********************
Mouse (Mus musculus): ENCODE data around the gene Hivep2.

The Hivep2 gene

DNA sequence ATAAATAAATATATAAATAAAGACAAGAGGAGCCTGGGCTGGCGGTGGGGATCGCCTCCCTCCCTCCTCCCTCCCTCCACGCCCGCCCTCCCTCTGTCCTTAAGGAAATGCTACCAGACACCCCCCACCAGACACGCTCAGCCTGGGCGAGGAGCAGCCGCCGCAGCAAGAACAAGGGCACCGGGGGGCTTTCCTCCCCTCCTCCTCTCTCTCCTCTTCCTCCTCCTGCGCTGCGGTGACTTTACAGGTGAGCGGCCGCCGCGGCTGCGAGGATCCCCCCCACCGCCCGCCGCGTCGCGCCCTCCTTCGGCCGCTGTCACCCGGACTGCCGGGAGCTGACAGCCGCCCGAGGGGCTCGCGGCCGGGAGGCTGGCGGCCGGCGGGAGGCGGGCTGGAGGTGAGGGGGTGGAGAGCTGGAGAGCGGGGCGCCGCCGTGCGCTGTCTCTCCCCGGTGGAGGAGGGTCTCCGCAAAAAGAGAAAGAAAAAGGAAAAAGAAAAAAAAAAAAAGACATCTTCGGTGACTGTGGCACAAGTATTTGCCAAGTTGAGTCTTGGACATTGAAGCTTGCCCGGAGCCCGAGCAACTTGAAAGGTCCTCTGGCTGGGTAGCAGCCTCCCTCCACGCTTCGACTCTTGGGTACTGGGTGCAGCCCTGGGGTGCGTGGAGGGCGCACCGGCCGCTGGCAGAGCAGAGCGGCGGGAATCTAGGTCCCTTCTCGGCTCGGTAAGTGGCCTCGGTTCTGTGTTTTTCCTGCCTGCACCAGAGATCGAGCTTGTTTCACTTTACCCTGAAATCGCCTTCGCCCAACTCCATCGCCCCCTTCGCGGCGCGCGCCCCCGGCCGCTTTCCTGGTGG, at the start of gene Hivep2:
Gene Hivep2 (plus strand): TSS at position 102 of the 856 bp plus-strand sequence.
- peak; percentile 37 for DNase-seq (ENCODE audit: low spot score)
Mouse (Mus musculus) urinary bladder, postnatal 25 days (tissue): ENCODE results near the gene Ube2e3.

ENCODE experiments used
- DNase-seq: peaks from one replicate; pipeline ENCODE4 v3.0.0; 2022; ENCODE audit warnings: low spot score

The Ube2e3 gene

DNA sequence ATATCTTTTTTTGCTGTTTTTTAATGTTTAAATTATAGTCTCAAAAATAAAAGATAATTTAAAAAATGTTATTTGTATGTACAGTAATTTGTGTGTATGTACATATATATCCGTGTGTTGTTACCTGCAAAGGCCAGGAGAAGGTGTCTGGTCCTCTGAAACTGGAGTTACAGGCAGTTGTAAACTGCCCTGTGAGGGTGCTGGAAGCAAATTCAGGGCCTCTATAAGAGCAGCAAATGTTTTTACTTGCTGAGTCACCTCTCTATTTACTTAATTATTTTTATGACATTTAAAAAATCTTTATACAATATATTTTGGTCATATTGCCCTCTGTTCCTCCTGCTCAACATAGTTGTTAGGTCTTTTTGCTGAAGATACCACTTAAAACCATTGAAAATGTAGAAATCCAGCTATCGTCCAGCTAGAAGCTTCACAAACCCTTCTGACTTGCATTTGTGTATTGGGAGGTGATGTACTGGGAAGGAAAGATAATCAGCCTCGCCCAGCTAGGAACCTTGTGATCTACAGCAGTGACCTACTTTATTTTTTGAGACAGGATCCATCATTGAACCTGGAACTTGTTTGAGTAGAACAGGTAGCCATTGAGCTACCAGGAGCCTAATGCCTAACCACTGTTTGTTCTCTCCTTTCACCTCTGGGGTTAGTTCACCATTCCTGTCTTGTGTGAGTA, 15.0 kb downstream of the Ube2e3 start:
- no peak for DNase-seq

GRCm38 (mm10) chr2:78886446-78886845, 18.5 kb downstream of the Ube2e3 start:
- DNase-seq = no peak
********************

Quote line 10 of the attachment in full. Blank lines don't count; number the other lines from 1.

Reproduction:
DNA sequence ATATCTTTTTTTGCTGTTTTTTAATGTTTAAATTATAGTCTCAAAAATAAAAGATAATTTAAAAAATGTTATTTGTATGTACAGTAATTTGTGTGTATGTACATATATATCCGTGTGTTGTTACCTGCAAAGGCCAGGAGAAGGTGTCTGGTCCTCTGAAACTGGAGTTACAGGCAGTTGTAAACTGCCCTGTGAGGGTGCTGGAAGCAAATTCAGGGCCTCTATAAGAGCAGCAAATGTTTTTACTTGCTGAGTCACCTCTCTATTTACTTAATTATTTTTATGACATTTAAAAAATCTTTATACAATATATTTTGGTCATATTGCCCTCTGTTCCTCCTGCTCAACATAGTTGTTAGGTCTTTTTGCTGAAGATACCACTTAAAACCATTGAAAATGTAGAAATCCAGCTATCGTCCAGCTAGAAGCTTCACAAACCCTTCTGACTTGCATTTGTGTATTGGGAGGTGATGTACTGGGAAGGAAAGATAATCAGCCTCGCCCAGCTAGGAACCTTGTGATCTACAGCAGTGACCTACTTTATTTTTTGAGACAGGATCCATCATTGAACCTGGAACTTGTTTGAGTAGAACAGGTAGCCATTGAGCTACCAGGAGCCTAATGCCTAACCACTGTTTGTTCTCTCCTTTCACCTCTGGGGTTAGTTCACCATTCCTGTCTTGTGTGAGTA, 15.0 kb downstream of the Ube2e3 start: